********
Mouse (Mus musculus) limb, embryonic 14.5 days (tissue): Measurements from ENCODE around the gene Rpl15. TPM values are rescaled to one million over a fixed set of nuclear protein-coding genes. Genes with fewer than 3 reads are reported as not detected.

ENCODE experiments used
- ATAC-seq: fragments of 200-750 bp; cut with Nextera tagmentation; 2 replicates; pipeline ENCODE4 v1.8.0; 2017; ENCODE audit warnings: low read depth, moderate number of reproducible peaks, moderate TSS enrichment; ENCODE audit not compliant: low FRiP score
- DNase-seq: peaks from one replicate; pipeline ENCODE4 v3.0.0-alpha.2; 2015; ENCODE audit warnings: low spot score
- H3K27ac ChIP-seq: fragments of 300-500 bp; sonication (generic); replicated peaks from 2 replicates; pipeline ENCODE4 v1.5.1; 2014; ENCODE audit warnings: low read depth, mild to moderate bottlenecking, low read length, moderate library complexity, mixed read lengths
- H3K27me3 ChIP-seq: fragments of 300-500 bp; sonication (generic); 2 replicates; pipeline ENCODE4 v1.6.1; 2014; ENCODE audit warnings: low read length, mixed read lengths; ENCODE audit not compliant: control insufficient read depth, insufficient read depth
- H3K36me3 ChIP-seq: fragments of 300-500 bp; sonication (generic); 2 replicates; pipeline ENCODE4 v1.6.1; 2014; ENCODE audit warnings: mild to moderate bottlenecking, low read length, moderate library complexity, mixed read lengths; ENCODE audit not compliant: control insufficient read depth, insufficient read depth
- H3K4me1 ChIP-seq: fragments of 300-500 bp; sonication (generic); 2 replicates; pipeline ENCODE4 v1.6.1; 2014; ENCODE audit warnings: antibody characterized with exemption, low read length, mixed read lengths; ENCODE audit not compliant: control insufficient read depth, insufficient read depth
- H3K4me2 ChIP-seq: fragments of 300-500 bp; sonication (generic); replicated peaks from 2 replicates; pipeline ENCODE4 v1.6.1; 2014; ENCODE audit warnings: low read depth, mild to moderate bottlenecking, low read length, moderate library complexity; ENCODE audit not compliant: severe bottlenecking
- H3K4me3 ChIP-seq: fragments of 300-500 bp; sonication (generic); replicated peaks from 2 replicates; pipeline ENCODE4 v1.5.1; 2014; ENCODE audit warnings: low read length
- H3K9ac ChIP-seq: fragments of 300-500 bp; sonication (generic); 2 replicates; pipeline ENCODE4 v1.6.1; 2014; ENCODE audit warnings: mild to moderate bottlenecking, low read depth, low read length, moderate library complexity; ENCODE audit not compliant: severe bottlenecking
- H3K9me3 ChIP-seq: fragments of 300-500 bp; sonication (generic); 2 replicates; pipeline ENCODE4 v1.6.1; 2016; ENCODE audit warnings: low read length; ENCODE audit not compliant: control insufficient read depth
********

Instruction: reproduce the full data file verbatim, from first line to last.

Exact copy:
Mouse (Mus musculus) limb, embryonic 14.5 days (tissue): Measurements from ENCODE around the gene Rpl15. TPM values are rescaled to one million over a fixed set of nuclear protein-coding genes. Genes with fewer than 3 reads are reported as not detected.

ENCODE experiments used
- ATAC-seq: fragments of 200-750 bp; cut with Nextera tagmentation; 2 replicates; pipeline ENCODE4 v1.8.0; 2017; ENCODE audit warnings: low read depth, moderate number of reproducible peaks, moderate TSS enrichment; ENCODE audit not compliant: low FRiP score
- DNase-seq: peaks from one replicate; pipeline ENCODE4 v3.0.0-alpha.2; 2015; ENCODE audit warnings: low spot score
- H3K27ac ChIP-seq: fragments of 300-500 bp; sonication (generic); replicated peaks from 2 replicates; pipeline ENCODE4 v1.5.1; 2014; ENCODE audit warnings: low read depth, mild to moderate bottlenecking, low read length, moderate library complexity, mixed read lengths
- H3K27me3 ChIP-seq: fragments of 300-500 bp; sonication (generic); 2 replicates; pipeline ENCODE4 v1.6.1; 2014; ENCODE audit warnings: low read length, mixed read lengths; ENCODE audit not compliant: control insufficient read depth, insufficient read depth
- H3K36me3 ChIP-seq: fragments of 300-500 bp; sonication (generic); 2 replicates; pipeline ENCODE4 v1.6.1; 2014; ENCODE audit warnings: mild to moderate bottlenecking, low read length, moderate library complexity, mixed read lengths; ENCODE audit not compliant: control insufficient read depth, insufficient read depth
- H3K4me1 ChIP-seq: fragments of 300-500 bp; sonication (generic); 2 replicates; pipeline ENCODE4 v1.6.1; 2014; ENCODE audit warnings: antibody characterized with exemption, low read length, mixed read lengths; ENCODE audit not compliant: control insufficient read depth, insufficient read depth
- H3K4me2 ChIP-seq: fragments of 300-500 bp; sonication (generic); replicated peaks from 2 replicates; pipeline ENCODE4 v1.6.1; 2014; ENCODE audit warnings: low read depth, mild to moderate bottlenecking, low read length, moderate library complexity; ENCODE audit not compliant: severe bottlenecking
- H3K4me3 ChIP-seq: fragments of 300-500 bp; sonication (generic); replicated peaks from 2 replicates; pipeline ENCODE4 v1.5.1; 2014; ENCODE audit warnings: low read length
- H3K9ac ChIP-seq: fragments of 300-500 bp; sonication (generic); 2 replicates; pipeline ENCODE4 v1.6.1; 2014; ENCODE audit warnings: mild to moderate bottlenecking, low read depth, low read length, moderate library complexity; ENCODE audit not compliant: severe bottlenecking
- H3K9me3 ChIP-seq: fragments of 300-500 bp; sonication (generic); 2 replicates; pipeline ENCODE4 v1.6.1; 2016; ENCODE audit warnings: low read length; ENCODE audit not compliant: control insufficient read depth